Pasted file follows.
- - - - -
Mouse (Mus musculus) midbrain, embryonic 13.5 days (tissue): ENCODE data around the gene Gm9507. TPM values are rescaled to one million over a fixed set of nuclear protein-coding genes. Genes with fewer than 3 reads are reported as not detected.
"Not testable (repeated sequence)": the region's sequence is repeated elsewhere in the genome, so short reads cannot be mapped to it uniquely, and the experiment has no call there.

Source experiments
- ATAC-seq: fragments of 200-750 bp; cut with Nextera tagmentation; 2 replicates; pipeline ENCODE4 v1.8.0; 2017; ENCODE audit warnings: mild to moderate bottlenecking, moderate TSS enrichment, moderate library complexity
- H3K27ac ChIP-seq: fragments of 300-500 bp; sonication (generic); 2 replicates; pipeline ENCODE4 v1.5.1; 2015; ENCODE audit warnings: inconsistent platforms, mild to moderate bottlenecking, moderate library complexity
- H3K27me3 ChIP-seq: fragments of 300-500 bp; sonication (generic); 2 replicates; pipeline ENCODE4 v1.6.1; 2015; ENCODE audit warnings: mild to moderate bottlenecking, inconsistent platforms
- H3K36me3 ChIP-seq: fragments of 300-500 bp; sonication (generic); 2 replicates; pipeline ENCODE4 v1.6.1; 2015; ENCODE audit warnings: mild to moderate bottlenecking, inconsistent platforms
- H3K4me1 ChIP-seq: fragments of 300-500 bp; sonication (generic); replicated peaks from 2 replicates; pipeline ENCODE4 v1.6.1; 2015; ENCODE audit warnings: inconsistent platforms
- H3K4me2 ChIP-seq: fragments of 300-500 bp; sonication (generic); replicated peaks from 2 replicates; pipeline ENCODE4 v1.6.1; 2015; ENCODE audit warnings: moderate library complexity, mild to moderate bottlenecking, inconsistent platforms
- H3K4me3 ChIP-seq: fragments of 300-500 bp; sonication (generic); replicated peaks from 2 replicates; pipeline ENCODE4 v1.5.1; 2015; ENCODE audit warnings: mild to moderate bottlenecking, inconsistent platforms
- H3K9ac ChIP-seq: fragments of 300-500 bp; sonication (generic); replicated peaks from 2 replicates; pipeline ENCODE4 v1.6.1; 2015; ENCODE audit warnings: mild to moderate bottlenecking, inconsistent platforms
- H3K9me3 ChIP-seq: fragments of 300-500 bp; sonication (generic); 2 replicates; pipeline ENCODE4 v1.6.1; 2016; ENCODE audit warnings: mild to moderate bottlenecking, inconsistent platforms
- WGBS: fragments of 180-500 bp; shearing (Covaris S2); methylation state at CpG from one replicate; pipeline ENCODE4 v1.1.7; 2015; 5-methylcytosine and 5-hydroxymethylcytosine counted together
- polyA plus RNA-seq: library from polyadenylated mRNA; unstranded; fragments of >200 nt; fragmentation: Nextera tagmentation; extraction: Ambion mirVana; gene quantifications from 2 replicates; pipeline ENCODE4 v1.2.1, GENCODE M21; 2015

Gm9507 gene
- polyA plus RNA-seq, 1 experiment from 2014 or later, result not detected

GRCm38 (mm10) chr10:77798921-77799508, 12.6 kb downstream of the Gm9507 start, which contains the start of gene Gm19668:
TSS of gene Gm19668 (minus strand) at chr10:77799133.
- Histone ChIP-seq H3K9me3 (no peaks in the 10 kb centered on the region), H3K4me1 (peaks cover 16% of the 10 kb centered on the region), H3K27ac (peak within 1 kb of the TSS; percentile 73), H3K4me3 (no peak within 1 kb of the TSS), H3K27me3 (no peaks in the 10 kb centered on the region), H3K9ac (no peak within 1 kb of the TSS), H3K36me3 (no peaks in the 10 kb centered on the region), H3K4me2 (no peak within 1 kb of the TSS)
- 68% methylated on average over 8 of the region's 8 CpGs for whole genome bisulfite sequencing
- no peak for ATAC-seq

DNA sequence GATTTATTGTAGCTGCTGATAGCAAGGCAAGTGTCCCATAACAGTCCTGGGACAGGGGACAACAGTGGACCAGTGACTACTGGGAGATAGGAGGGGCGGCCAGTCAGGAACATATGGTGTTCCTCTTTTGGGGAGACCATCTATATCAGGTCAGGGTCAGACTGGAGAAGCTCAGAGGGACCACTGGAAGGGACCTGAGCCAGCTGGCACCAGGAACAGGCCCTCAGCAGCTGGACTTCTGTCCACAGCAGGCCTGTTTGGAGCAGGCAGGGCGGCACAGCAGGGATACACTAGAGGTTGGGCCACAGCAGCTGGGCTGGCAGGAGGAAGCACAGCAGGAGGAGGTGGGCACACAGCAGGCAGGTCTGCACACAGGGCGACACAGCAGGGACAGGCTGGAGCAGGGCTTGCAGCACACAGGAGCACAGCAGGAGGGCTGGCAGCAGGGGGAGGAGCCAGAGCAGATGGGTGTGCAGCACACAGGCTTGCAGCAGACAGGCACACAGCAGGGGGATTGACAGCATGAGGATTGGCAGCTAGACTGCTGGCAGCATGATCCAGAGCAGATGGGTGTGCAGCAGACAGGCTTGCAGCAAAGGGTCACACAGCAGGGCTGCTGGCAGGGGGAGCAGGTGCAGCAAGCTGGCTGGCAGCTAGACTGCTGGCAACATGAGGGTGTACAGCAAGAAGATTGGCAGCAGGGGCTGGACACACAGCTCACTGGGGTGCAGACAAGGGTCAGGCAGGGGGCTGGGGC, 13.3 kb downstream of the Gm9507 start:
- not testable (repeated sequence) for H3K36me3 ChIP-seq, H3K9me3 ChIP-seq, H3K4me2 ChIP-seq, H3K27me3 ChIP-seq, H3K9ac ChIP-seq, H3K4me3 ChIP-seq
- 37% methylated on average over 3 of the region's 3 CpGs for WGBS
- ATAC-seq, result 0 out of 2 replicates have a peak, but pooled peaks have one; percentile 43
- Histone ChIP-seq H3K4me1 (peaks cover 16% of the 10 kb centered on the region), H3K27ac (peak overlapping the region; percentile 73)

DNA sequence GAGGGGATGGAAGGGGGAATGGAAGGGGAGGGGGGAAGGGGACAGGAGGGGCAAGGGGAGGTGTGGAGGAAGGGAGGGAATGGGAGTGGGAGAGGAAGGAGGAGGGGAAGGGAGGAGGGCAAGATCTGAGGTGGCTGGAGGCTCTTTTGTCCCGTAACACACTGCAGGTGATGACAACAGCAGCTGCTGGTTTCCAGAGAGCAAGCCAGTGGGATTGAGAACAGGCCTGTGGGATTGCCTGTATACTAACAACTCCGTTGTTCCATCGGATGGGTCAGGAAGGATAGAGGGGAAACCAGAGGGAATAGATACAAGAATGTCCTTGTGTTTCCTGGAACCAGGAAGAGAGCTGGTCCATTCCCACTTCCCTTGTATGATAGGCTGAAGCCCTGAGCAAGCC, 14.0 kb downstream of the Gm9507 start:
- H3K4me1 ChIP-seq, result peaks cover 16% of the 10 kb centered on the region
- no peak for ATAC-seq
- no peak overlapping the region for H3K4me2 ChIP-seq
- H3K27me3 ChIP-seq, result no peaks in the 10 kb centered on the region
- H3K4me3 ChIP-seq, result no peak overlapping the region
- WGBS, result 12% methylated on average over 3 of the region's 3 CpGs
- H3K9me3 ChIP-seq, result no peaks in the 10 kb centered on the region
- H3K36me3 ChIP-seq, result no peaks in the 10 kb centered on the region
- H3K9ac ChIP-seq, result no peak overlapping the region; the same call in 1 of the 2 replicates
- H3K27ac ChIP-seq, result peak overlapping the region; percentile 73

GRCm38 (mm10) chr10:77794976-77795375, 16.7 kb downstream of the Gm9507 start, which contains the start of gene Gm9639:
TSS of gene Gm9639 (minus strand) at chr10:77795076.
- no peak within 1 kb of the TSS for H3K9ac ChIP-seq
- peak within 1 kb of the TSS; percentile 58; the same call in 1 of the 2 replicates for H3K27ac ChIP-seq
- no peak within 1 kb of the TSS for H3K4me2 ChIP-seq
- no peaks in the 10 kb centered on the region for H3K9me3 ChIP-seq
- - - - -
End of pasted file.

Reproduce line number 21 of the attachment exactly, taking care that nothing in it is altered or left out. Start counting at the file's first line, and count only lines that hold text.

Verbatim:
- no peak for ATAC-seq